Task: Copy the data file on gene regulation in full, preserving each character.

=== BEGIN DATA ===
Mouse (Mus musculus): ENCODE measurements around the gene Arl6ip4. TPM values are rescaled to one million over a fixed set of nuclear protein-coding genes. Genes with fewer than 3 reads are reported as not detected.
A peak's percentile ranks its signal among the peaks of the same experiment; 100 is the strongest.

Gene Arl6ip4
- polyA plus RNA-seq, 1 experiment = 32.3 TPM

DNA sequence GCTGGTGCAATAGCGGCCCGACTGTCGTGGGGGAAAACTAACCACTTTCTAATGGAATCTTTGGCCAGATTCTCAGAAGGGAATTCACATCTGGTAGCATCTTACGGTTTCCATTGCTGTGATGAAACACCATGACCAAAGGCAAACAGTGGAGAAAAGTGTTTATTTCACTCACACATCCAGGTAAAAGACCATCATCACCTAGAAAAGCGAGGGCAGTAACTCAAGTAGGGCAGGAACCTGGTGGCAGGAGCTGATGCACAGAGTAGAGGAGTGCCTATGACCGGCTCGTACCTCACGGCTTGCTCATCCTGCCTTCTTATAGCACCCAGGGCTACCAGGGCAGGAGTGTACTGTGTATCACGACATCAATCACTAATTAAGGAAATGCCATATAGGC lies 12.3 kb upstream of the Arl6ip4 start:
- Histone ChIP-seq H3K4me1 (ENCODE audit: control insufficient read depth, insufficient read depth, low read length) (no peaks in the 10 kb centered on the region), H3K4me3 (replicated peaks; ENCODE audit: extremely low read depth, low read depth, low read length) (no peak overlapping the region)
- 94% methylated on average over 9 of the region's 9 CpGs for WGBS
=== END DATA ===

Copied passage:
Mouse (Mus musculus): ENCODE measurements around the gene Arl6ip4. TPM values are rescaled to one million over a fixed set of nuclear protein-coding genes. Genes with fewer than 3 reads are reported as not detected.
A peak's percentile ranks its signal among the peaks of the same experiment; 100 is the strongest.

Gene Arl6ip4
- polyA plus RNA-seq, 1 experiment = 32.3 TPM

DNA sequence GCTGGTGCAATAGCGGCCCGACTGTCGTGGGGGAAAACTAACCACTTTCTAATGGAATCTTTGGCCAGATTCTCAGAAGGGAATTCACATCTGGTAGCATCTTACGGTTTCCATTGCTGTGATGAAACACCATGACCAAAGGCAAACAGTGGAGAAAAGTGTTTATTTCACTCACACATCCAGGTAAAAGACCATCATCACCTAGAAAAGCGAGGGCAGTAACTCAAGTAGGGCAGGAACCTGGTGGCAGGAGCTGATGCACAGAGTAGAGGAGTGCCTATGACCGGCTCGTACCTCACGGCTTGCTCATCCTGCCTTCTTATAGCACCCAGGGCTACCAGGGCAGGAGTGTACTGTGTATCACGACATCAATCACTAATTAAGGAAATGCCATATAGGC lies 12.3 kb upstream of the Arl6ip4 start:
- Histone ChIP-seq H3K4me1 (ENCODE audit: control insufficient read depth, insufficient read depth, low read length) (no peaks in the 10 kb centered on the region), H3K4me3 (replicated peaks; ENCODE audit: extremely low read depth, low read depth, low read length) (no peak overlapping the region)
- 94% methylated on average over 9 of the region's 9 CpGs for WGBS